If you’ve created personas, you have a good idea of where your potential students get their news. Different programs – even under the same brand – have very different audiences with varying media consumption habits, so developing a strategy for each one based on where they spend their time is critical. Examine if your audience likes social media, shares videos, clicks on ads or visits news, entertainment or business sites. This can help you create a roadmap for the types of digital media you will consider in your strategy.

Your strategy

A solid higher education marketing strategy is made up of a combination of your enrollment goals and the resources it takes to achieve those goals.

First, examine the key performance indicators (KPIs) for each program you’re marketing – this will allow you to set targets and track progress against those targets. It will also help you determine the marketing toolkit you will employ.

  • Are you looking to cast a wide net and build awareness for a new program? Focus on garnering a high amount of impressions.
  • Are you looking to increase engagement with an existing program or new audience segment? Focus on generating content that will get more shares.
  • Are you looking to build quality leads and convert them? Focus on digital advertising conversions.

Here are some questions you can ask your recruiting and program team members:

  • How many enrollments do you need to make the program profitable?
  • How many leads do you need to yield your enrollment goal?
  • What has been your cost per seated student ratio for the past 2-3 years? What is ideal and realistic?
  • When is your key recruiting period and how do you see marketing supporting those periods?

The tactics

Once you’ve built your strategy and set your goals, it’s time to develop the tactical plan. This is the proverbial “where the rubber meets the road” and where the majority of media planning and budgeting happens. If you’ve appropriately examined your audience, clarified your goals and built your strategy, making a decision on which tactics to use will come more easily.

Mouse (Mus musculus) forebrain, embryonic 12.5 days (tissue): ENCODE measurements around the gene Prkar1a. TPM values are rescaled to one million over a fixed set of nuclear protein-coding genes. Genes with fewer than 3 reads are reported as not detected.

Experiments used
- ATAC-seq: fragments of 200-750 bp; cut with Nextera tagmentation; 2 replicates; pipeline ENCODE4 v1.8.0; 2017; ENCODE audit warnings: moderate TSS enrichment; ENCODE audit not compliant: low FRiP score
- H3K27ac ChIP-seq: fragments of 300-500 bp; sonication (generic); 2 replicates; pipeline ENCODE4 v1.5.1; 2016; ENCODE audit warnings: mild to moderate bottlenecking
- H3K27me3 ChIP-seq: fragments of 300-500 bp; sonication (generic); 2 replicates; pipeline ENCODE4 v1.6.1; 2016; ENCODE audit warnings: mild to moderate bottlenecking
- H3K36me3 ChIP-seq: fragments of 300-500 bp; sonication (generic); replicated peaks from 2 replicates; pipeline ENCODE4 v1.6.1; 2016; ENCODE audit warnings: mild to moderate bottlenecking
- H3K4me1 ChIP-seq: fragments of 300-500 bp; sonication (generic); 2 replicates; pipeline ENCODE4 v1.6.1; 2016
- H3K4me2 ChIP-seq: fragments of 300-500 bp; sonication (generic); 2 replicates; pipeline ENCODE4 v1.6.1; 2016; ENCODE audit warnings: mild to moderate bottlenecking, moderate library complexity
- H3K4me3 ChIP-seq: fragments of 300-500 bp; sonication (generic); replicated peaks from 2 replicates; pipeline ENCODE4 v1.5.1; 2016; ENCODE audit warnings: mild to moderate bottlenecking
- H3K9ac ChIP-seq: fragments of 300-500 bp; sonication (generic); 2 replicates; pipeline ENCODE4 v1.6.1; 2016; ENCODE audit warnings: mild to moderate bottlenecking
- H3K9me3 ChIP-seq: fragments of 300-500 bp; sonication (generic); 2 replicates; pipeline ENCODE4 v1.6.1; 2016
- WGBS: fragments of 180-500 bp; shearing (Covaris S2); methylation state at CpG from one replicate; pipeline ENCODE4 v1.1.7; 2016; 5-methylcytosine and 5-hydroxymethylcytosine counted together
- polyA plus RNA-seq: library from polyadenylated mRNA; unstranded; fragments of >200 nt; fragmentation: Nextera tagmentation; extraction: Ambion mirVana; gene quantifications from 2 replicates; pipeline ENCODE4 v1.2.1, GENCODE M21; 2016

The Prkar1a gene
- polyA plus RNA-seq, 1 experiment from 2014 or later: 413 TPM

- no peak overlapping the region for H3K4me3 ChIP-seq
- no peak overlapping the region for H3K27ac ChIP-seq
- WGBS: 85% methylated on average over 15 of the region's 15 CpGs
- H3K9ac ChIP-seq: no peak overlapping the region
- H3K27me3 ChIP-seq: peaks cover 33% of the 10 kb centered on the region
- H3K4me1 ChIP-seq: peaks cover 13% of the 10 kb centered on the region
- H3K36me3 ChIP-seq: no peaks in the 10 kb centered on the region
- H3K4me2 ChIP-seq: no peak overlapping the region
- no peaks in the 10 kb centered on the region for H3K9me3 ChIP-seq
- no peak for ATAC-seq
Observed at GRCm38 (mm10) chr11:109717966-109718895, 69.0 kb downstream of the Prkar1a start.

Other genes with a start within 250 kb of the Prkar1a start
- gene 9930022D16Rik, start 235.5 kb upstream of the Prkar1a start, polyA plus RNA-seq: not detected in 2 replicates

Start with listing everything out and deciding on the ones that bring the highest ROI (you can rely on last year to know what has worked well). Focus on the high-impact tactics first.

  • Higher investment – conferences and recruiting roadshows, travel, revamping your entire website, targeted and produced web video marketing, inbound digital marketing including banner ads and paid search, search engine optimization.
  • Lower investment (especially if they can be done internally) – blogging, podcasts, shareable assets like checklists and infographics, faculty research summaries, SEO-rich landing pages with information capture, admissions webinars and chats, and virtual meet and greet events

All of these tactics can help you create a digital identity to reinforce your visibility and brand.

Need help?

Your digital marketing plan will be more successful at achieving your set enrollment goals if your budget is formulated during a careful strategic planning process. If you need help creating a realistic higher education marketing budget that can help you gain more quality leads and seated students, GPRS can help.


Insights from the Higher Ed Experts

BY Anthony Campisi | August 28th, 2020

4 things you might not know about higher education lead generation

4 things you might not know about higher education lead generationAs experts in higher education marketing and inbound marketing strategies, we are constantly tracking the trends our clients and their competitors are using to gain quality leads. Here we share 4 things you may not know about higher education lead generation and how you can add them to your media marketing mix.

Improve conversion with lead gen forms in social media

Social media lead gen forms are newer to the market and are becoming essential for lead generation, especially in higher education, because they allow the user to fill out a form directly within the social channel (Facebook, Instagram, Twitter and LinkedIn). This eliminates a step for the user because they don’t have to navigate to a landing page to fill out a form which can be arduous on a smartphone or tablet. It saves time for your prospect and increases the likelihood that you will capture their information because they can fill it out right away – taking advantage of the immediate gratification mentality. Using the platform’s autofill also saves time.

Mix it up with interactive content

Have you ever taken a quiz online? There’s just something exciting about getting your results and even comparing them to others. If there’s a way for you to create a quiz, a poll or a quick questionnaire for your audience, you might see higher engagement rates – especially if you keep it simple and allow sharing on social media. You can also deploy this interactive content as a part of your lead nurturing strategy by including it in your outbound emails and communications to your qualified leads.

Articles are still super-influential